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NEW YORK (ETF Expert) -- "I've never seen this in 34 years of investing," quippedTheStreet's Jim Cramer earlier this week.

What was Cramer referring to? For the most part, he expressed excitement over the stock market's ability to reward stocks of companies that missed earnings expectations as well as to reward those that beat expectations by not taking profits.

In other words, regardless of what a corporation has already achieved or anticipates achieving going forward, investors are buying indiscriminately.

Need proof that everything is a winner? Take a look at a three-year chart involving the

S&P 100


In bullish rallies, one expects the majority of stocks in a major index like the S&P 100 to gain ground in an uptrend. The percentage of S&P 100 stocks that climb above and stay above a long-term 200-day trendline might be 70%, 80%, maybe even 90%.

Eventually, uptrends break down. In the first four months of April 2011, the percentage of S&P 100 stocks that remained above a 200-day average hovered around 90%. Then the levy broke and the

iShares S&P 100 Index Fund

(OEF) - Get iShares S&P 100 ETF Report

forfeited 18% from the highs to the lows. In 2012, 90% of S&P 100 stocks remained above a 200-day trendline as well. When the "sell-in-May" crowd exerted their influence, OEF had logged 8% in losses in roughly 6 weeks.

Historically, when 90% of stocks are above key long-term trendlines, one is typically looking at overbought conditions. Yet, those conditions can persist for many months. Here in 2013, however, I am witnessing oddities that I have not personally witnessed during my 23 years of experience.

Not only have we been hovering around the 90% level for most of 2013, but in the last few weeks the percentage has climbed even higher. We're now looking at 96% of stocks in long-term uptrends.

This "96%" goes a long way toward describing Cramer's anecdotal observations. Specifically, investors are neither punishing the poor performers nor "cashing in" on the good performers.

Where I differ with Cramer and a number of uber-bullish commentators, is the idea that the current market conditions should be embraced. "Buy, buy, buy!" To that I would answer, "Why, why, why?"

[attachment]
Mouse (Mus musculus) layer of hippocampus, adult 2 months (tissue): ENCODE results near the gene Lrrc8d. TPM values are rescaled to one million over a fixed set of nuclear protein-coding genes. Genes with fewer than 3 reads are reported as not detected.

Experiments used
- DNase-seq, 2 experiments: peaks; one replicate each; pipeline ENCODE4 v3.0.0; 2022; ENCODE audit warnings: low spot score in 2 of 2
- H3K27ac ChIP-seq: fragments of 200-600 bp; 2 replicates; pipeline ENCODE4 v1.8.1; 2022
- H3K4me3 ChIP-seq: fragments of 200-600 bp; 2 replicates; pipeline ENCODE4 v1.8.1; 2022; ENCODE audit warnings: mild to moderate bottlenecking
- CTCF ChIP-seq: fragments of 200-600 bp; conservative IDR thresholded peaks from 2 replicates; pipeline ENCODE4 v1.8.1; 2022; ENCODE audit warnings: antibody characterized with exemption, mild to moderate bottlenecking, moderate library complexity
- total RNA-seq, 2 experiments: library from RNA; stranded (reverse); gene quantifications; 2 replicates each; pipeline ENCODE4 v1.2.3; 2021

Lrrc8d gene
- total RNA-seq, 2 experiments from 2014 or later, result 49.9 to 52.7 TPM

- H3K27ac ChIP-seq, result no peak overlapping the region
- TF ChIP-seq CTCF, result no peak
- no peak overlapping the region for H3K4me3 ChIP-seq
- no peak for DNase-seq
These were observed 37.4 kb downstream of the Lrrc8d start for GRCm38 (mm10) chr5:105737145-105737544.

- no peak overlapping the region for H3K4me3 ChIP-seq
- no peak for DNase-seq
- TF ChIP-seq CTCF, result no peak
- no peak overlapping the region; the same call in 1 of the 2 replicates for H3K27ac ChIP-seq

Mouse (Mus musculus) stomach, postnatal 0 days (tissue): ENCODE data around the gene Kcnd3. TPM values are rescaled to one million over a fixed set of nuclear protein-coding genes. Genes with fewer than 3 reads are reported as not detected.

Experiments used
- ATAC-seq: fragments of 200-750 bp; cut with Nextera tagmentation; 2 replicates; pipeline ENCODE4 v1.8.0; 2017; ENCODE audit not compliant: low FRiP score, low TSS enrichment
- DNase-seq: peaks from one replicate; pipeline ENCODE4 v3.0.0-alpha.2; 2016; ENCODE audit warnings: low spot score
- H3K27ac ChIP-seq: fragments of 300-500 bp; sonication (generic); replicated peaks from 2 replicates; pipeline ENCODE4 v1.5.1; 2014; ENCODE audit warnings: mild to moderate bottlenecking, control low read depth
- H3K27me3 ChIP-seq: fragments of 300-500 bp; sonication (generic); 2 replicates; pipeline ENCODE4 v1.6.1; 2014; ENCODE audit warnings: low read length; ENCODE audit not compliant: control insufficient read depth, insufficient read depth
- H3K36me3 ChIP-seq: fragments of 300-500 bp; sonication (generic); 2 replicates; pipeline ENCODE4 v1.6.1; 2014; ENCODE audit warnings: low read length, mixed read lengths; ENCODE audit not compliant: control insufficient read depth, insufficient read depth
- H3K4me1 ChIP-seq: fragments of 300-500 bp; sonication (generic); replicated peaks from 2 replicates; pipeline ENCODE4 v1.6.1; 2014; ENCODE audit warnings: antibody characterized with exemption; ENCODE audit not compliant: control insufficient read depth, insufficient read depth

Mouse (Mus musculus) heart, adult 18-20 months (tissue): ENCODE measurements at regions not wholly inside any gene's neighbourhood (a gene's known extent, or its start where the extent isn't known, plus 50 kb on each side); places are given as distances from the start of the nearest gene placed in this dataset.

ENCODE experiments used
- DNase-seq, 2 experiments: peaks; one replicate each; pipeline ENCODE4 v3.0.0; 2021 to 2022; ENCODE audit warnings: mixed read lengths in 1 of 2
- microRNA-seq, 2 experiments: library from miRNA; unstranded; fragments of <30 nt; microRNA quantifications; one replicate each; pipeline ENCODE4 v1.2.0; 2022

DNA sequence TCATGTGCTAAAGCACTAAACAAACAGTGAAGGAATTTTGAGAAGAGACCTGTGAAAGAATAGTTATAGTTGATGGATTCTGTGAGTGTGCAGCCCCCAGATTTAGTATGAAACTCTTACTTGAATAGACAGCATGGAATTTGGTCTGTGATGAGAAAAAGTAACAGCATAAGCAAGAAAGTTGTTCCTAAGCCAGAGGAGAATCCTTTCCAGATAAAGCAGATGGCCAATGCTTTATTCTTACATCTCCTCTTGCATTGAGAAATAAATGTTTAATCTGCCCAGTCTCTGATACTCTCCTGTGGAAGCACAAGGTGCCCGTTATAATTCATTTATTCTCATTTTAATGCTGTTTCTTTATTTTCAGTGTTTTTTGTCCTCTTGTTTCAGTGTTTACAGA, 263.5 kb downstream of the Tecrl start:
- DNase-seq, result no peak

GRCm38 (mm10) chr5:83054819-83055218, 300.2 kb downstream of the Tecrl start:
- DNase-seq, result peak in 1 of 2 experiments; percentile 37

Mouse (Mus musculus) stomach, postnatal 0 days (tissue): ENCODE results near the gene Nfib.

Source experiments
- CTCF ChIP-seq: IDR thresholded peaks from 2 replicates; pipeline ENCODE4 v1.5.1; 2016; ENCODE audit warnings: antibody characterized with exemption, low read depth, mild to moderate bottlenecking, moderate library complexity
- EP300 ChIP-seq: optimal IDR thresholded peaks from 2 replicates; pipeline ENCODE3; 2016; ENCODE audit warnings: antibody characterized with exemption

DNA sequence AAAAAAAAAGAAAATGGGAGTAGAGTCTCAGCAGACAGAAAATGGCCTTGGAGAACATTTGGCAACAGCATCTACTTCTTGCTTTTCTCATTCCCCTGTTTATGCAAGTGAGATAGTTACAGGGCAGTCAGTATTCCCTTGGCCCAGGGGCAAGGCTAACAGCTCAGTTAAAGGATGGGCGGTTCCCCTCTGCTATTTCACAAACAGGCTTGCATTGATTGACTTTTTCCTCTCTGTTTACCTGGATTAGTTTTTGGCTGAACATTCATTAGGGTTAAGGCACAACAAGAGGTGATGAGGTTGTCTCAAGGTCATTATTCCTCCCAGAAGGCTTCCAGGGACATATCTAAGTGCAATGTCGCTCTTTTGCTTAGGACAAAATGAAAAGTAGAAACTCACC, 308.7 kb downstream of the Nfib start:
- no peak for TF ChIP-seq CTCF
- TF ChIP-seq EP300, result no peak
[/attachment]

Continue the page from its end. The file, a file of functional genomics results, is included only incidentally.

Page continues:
I do not know when the markets will decide that 1% revenue growth eventually hinders future earnings. I cannot predict when short-sellers and profit takers will make bearish prognosticators appear brilliant. I certainly do not know if Europe's deepening recession or the next

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TheStreet Recommends

Federal Reserve

statement or

the ongoing currency wars

will be at the root of the next stock market correction. Nevertheless, pullbacks are as inevitable as a disgruntled relative complaining at a family get-together. It's going to happen.

I recommend that an ETF enthusiast put together a list of stock ETFs that he/she would like to own if the prices were 5%, 10% and/or 15% lower. At a 5% discount from current prices, I like investments such as

iShares High Dividend Equity

(HDV) - Get iShares Core High Dividend ETF Report


iShares MSCI Emerging Market Minimum Volatility

(EEMV) - Get iShares MSCI Emerging Markets Min Vol Factor ETF Report


GlobalX Super Dividend

(SDIV) - Get Global X Superdividend ETF Report


At a 10% discount from current prices, I might consider broader market assets like

iShares Mid Cap Value

(IWS) - Get iShares Russell Mid-Cap Value ETF Report


WisdomTree MidCap Dividend

(DON) - Get WisdomTree U.S. MidCap Dividend Fund Report


iShares MSCI Hong Kong

(EWH) - Get iShares MSCI Hong Kong ETF Report


And at a 15% discount, when one needs to recognize the genuine possibility of a correction becoming a ferocious bear, I may be keen on those stock ETF assets that held up significantly better under fierce volatility and negativity. In all instances, I will employ

stop-limit loss orders

to protect against the possibility that losses accelerate.

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This article was written by an independent contributor, separate from TheStreet's regular news coverage.

Disclosure Statement: ETF Expert is a website that makes the world of ETFs easier to understand. Gary Gordon, Pacific Park Financial and/or its clients may hold positions in ETFs, mutual funds and investment assets mentioned. The commentary does not constitute individualized investment advice. The opinions offered are not personalized recommendations to buy, sell or hold securities. At times, issuers of exchange-traded products compensate Pacific Park Financial or its subsidiaries for advertising at the ETF Expert website. ETF Expert content is created independently of any advertising relationships. You may review additional ETF Expert at the site.

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